SEOUL, South Korea (AP) - North Korean leader Kim Jong Un brought his young daughter to a huge military parade showing off the latest hardware of his fast-growing nuclear arsenal, including intercontinental ballistic missiles designed to reach the United States, state media said Thursday.
North Korean photos of Wednesday night's parade in the capital, Pyongyang, showed Kim, wearing a black coat and fedora, attending the event with his wife and daughter, in the young girl's latest recent public appearance. Kim was smiling and raising his hand from a balcony as thousands of troops lined up in a brightly illuminated Kim Il Sung Square, named after his grandfather and the nation's founder.
The parade marked the 75th founding anniversary of North Korea's army and came after weeks of preparations involving huge numbers of troops and civilians mobilized to glorify Kim's rule and his relentless push to cement the North's status as a nuclear power.
State media reports didn't immediately mention whether Kim delivered a speech during the event. The parade came after Kim met with his top military brass on Monday and ordered an expansion of combat exercises, as he continues to escalate an already provocative run in weapons demonstrations in face of deepening tensions with his neighbors and Washington.
North Korea's official Korean Central News Agency said the parade featured a variety of nuclear-capable weapons, including tactical nuclear weapons targeting South Korea; and ICBMs, which the agency described as crucial weapons supporting the North's ongoing "power-to-power, all-out confrontation" against its enemies.
Commercial satellite images of the parade released by Maxar Technologies Inc. showed huge, missile-carrying trucks passing the square's main road as thousands of spectators watched.
Lee Sung-jun, spokesperson of South Korea's Joint Chiefs of Staff, said during a briefing that the South Korean and U.S. militaries were closely analyzing the North Korean photos and reports to evaluate the weaponry.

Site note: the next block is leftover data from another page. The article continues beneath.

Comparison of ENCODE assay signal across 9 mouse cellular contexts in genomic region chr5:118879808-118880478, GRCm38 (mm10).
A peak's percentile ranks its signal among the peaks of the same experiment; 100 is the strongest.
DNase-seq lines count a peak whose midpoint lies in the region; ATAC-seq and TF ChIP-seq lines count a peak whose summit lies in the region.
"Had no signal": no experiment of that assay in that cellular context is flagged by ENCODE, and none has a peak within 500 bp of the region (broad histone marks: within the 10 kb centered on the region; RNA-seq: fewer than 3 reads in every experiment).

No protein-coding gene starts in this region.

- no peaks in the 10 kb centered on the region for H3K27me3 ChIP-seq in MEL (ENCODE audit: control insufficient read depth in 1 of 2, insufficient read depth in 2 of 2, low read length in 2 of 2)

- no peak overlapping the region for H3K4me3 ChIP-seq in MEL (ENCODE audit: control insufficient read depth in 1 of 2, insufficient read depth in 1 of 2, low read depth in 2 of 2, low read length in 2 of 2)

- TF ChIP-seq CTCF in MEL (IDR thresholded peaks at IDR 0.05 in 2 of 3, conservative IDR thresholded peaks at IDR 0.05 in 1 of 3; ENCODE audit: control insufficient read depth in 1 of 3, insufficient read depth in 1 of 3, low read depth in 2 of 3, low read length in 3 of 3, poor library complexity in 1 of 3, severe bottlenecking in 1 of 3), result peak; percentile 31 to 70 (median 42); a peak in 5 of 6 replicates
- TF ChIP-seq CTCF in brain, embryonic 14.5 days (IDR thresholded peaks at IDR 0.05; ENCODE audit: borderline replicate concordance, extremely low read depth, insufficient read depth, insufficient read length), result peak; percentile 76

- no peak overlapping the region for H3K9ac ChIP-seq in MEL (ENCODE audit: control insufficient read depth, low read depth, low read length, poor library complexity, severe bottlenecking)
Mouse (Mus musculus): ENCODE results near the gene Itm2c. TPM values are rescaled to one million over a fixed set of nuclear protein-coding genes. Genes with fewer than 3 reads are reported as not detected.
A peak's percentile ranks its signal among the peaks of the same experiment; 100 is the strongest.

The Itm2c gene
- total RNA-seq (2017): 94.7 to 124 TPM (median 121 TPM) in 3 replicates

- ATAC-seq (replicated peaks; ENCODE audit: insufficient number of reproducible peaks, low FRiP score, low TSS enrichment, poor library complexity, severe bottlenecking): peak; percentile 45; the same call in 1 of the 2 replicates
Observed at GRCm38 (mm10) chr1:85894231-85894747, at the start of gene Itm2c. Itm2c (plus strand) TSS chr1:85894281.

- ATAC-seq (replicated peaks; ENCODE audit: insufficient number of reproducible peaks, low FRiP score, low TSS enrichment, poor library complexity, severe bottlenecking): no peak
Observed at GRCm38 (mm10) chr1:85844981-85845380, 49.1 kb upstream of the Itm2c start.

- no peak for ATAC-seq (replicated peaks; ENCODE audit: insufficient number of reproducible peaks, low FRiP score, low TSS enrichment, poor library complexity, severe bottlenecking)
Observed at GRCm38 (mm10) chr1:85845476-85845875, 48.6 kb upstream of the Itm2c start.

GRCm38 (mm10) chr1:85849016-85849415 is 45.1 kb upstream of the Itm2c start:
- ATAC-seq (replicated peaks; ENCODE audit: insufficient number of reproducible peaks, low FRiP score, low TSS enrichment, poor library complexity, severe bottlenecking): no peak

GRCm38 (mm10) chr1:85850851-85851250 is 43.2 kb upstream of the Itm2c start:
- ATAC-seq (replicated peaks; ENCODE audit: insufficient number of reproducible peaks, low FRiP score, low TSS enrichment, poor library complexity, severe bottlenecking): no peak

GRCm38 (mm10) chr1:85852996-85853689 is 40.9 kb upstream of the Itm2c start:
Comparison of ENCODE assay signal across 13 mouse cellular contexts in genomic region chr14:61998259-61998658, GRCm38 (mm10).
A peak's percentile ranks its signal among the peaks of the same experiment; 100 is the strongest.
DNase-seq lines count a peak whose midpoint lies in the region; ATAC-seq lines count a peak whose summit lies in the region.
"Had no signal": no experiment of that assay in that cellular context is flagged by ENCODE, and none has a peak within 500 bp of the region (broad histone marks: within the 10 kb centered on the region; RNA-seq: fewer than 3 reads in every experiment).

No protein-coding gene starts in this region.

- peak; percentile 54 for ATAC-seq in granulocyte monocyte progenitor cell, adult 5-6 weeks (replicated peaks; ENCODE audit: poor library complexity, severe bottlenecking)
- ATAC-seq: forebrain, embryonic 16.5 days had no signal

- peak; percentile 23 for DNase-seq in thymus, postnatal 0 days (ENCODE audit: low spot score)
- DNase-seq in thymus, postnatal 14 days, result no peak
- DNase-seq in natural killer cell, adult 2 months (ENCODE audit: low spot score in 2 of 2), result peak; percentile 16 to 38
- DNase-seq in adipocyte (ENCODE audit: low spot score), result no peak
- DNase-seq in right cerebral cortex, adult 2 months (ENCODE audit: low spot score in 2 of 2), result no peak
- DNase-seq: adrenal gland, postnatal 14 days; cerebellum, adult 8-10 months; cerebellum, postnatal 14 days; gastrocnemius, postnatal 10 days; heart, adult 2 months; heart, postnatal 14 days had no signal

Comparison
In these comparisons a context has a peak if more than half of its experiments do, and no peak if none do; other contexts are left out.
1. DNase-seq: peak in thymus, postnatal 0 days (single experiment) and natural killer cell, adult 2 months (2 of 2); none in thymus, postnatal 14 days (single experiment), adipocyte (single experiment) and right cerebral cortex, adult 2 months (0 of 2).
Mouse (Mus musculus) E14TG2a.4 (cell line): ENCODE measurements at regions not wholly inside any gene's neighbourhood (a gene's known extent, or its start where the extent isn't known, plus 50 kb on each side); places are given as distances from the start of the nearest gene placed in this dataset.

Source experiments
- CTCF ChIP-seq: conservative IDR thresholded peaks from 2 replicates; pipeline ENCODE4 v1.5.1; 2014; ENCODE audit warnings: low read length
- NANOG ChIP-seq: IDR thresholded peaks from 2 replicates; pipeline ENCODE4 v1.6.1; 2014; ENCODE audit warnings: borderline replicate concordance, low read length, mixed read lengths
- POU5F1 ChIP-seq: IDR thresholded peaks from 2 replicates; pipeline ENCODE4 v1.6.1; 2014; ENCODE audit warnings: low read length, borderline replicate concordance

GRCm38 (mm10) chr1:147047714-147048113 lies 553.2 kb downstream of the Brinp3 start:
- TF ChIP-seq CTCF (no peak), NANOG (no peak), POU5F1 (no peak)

North Korea is coming off a record-breaking year in weapons testing, and the dozens of missiles it fired in 2022 included potentially nuclear-capable systems designed to strike targets in South Korea and the U.S. mainland.
The intensified testing activity was punctuated by fiery statements and a new law threatening preemptive nuclear attacks against its neighbors and the United States in a broad range of scenarios.
Kim doubled down on his nuclear push entering 2023.
During a major political conference in December, Kim called for an "exponential increase" of the country's nuclear warheads, mass production of battlefield tactical nukes targeting "enemy" South Korea and the development of more powerful intercontinental ballistic missiles that could reach the continental United States.
North Korean state TV may broadcast the parade on tape delay later Thursday. Analysts will then pour over the footage for clues about the country's progress in nuclear weapons and missile technologies.
Some experts anticipated that North Korea would use the parade to showcase a new solid-fuel intercontinental ballistic missile, which would potentially be a crucial addition to the country's long-range arsenal targeting the U.S. mainland.
In December, Kim supervised a test of a "high-thrust solid-fuel motor" for a new strategic weapon he said would be developed in the "shortest span of time," which experts said likely referred to a solid-fuel ICBM.
The use of solid fuel could reduce the amount of launch preparation time, and allow missiles to be more mobile on the ground. All of the ICBMs the North has flight-tested since 2017 used liquid propellants.
Solid-fuel ICBMs highlighted an extensive wish list Kim announced under a five-year arms development plan in 2021, which also included tactical nuclear weapons, hypersonic missiles, nuclear-powered submarines and spy satellites.
The parade was the fifth known public appearance by Kim's daughter, Kim Ju Ae, his second-born child who is believed to be around 10 years old. Kim Jong Un on Tuesday brought his daughter to visit troops to mark the anniversary as he lauded the "irresistible might" of his nuclear-armed military.
State media's lofty descriptions of Kim Ju Ae, who has been called "respected" and "beloved," suggest that she may be being primed as her father's successor.
Analysts say Kim's decision to bring his daughter to public events tied to his military is to send a statement to the world he has no intention to voluntarily surrender his nuclear weapons, which he apparently sees as the strongest guarantee of his survival and the extension of his family's dynastic rule.
An official from South Korea's Unification Ministry, who spoke on condition of anonymity during a background briefing, said it's too early to determine whether Kim Ju Ae is being groomed as the fourth heredity ruler of North Korea but added that "all possibilities are open." The official said her repeated appearance in major events and her prominent exposure in state media is aimed at urging "ultimate loyalty" to the Kim family.